What Does ‘Love’ Mean?

Here’s a quote from a book with the title, 6 QUESTIONS THAT CAN CHANGE YOUR LIFE:
“Emerson said, ‘Great men are they who see that spiritual is stronger than any material force, that thoughts rule the world.’
Sure, you think, in an ideal world, maybe. The fact is it’s human nature to want things and even to feel attached to them, but we need a balance between material interests and spirituality to be psychologically healthy.
When What do I own? dominates our worldview, it sends us looking outward, leading us to greed, ego-centrism, and selfishness; it narrows our lives and isolates us from other people. When we define ourselves by What do I own? we’re essentially saying, ‘I am what I possess.’

In our culture the material side of life has become very much stronger than the non-material one. There are some things we definitely do need and it’s wonderful that they’re usually so available to us, but what drives us to want so much more? We go into debt to have it all or we have to rent storage units to keep it all, and we’d rather be entertained than think about anything profound. How did we become so unbalanced?

I think it’s partly because we’re able to take the easy way out: it’s hard to be human and it’s hard to limit pleasures. It’s easy to reach for stuff so we can be comfortable. We live in a culture that provides a steady stream of encouragement and many, many opportunities to buy things or to pay for distractions. It’s still memorable that in the face of the terrible destruction of 9/11 we were encouraged to “Go Shopping” instead of to really think about what had happened, and to help each other.

Advertisements tell us a lot about our unbalanced worldview. Here’s just one example – “Love is a Subaru.” Love is many things, but it’s definitely not a car.

Our economy, most of our daily transactions, and even our physical health depend, in one way or another, on what we buy. The whole purpose of advertising is to get us to spend or to keep us involved with what we can possess, and that’s achieved by trading on our emotions in one of two ways: either by evoking fear or by calling forth positive associations. The Subaru ad works with the positive drive to love and be loved. Who wouldn’t want to have “love” especially if all you have to do is pay for it and park it in your driveway? Usually we don’t bother with thoughts about what love really is.

Other advertisements work on our fears. They use our insecurities to motivate us to compete, to gain status or, at least, to be acceptable. So we buy what will help us to come out on top, make us more popular, or make sure we have sparkling white teeth before we meet potential parents-in-law.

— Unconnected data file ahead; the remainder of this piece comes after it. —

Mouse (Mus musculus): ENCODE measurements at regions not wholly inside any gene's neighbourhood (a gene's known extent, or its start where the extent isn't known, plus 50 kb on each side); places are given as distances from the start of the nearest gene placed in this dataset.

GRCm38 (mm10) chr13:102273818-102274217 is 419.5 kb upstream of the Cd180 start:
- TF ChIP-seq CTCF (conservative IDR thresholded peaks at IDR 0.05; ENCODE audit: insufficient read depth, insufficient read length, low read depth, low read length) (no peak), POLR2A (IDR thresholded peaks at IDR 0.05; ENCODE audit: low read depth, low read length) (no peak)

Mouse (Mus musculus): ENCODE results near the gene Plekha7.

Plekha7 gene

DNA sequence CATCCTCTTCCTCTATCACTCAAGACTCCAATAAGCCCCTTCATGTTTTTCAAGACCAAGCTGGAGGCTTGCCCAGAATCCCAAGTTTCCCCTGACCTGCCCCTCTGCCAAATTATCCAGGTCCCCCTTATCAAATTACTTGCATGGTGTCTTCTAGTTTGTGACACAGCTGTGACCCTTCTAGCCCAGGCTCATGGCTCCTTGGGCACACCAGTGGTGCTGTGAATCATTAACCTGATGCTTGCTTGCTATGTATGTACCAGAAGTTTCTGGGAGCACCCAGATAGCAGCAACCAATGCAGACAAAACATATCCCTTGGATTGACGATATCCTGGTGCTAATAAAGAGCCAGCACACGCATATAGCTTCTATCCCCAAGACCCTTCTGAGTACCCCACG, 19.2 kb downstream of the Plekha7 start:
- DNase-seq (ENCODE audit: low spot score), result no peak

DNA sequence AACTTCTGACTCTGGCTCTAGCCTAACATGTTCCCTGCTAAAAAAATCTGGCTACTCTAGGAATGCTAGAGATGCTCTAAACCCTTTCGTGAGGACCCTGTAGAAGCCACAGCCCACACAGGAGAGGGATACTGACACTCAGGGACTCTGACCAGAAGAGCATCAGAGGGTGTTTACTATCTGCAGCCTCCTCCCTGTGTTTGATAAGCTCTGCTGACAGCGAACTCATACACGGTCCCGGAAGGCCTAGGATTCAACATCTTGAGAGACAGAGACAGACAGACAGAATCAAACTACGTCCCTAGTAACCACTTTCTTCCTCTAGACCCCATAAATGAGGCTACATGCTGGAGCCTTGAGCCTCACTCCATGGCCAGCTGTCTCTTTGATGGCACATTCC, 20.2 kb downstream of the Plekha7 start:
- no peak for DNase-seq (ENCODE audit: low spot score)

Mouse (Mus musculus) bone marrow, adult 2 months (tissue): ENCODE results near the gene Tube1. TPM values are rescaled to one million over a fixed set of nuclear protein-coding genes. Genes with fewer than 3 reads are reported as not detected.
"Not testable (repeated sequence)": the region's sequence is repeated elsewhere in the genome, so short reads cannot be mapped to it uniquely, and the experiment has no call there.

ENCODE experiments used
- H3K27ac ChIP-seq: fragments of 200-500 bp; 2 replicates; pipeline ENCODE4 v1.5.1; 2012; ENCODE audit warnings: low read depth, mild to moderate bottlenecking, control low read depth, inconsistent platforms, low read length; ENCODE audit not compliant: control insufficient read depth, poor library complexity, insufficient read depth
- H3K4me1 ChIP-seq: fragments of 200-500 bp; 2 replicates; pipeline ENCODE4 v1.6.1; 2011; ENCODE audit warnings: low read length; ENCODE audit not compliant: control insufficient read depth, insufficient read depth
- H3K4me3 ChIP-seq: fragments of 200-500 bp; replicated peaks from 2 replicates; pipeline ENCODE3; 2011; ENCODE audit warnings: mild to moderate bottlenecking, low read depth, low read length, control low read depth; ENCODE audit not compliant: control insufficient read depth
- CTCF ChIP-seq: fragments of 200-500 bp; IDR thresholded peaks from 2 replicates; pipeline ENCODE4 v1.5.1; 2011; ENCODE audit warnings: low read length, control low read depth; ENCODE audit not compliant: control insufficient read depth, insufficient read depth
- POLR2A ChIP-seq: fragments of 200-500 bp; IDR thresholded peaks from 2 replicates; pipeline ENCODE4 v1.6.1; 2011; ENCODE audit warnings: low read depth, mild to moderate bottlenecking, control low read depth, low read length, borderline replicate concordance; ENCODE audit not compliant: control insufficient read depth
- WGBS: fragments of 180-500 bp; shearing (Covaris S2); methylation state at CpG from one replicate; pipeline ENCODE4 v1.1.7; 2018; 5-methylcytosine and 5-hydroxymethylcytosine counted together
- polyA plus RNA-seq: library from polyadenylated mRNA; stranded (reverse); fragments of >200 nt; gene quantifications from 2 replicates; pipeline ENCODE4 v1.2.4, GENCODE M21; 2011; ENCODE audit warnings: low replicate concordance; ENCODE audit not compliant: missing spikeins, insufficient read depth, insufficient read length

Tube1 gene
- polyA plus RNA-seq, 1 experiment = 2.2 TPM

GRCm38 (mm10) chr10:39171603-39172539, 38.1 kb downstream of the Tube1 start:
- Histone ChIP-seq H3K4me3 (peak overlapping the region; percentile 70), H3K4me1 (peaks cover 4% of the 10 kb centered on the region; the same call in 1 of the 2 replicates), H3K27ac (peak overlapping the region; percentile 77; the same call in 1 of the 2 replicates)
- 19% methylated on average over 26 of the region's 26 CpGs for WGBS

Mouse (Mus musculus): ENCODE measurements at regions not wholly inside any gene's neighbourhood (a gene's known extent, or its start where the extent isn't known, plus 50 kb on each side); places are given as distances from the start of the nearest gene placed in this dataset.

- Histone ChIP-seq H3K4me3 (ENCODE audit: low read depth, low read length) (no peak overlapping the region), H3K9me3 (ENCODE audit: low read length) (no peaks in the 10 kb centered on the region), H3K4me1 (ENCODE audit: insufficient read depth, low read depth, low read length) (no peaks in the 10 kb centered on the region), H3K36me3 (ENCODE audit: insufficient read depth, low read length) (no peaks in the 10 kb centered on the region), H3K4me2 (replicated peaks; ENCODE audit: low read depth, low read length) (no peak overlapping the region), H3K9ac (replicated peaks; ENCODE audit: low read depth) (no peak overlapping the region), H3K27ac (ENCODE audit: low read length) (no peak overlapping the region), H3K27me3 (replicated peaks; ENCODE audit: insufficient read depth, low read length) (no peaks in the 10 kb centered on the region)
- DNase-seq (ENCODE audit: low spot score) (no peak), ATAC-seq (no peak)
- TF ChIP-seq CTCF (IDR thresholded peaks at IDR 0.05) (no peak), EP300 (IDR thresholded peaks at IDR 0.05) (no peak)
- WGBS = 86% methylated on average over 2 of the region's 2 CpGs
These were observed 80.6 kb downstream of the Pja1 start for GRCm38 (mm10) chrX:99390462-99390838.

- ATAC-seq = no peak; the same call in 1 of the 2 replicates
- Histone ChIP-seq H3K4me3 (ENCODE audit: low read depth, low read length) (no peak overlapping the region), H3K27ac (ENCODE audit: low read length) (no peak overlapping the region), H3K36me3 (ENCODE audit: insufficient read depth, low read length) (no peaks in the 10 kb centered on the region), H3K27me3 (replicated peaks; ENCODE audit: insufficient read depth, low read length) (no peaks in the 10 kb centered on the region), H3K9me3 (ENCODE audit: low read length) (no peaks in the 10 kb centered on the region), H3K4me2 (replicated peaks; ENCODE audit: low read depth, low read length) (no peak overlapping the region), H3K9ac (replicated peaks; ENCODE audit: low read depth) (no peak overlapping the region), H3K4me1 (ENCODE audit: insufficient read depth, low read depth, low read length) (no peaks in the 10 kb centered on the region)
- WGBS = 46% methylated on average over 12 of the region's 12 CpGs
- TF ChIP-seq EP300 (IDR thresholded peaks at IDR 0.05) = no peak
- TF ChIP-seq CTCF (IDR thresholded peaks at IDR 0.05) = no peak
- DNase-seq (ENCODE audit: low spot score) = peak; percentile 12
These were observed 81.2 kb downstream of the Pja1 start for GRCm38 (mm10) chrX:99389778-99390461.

Some advertisers enlarge their own importance by invoking concepts connected to profound, sometimes spiritual, human values. I saw a magazine ad once that seemed completely ludicrous: it featured a young woman pulling a large, soft sweater over her head with words that proclaimed the sweet-smelling garment was her “sanctuary.” We certainly need sanctuaries, especially in the true sense of the word –  a place for what is sacred or holy, for divine worship, for true protection and refuge. But that’s not found when we are each alone inside our own sweaters.

This post may already be too sermon-y. I don’t want to preach a Puritan, sparse life! I’m one of the “us” struggling to find the balance between the material and non-material worlds, but knowing about the immeasurable side of life has been freeing. I believe deeply that learning about the pan-dimensional nature of reality is a joyful way to open the golden cage of materialism. Then we can change the question from What do I own? to Whom do I love?

Joseph Nowinski, the author of 6 Questions That Can Change Your Life, paired the 6 questions that are life-changing (more spiritual) with 6 questions that are life-limiting (more material),
1 – Who am I? instead of Who should I be?
2 – Why am I here? instead of What do I want?
3 – Where do I belong? instead of What is my position?
4 – Whom do I love? instead of What do I own?
5 – Who loves me? instead of What am I worth?
6 – How can I be true to myself? instead of How can I gain approval?

It’s a fine list of questions to begin with as we our explore what has meaning in our own lives.

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Joseph Nowinski, PhD, 6 QUESTIONS THAT CAN CHANGE YOUR LIFE, Rodale/St. Martin’s Press, 2002

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3 Comments Add yours

  1. Trudy Summers says:


  2. Jeycea says:

    Thank you – Emerson’s quote and the 6 questions are profound. I can see using the 6 questions to reset my inner dialogue and outer behavior, when I’ve allowed life to entice me off my balanced path.

  3. simon says:

    Thank you for saying Love is not a car. Such an ad is an embarrassment to the humanity within us. I enjoyed your article. It points to ethical living.

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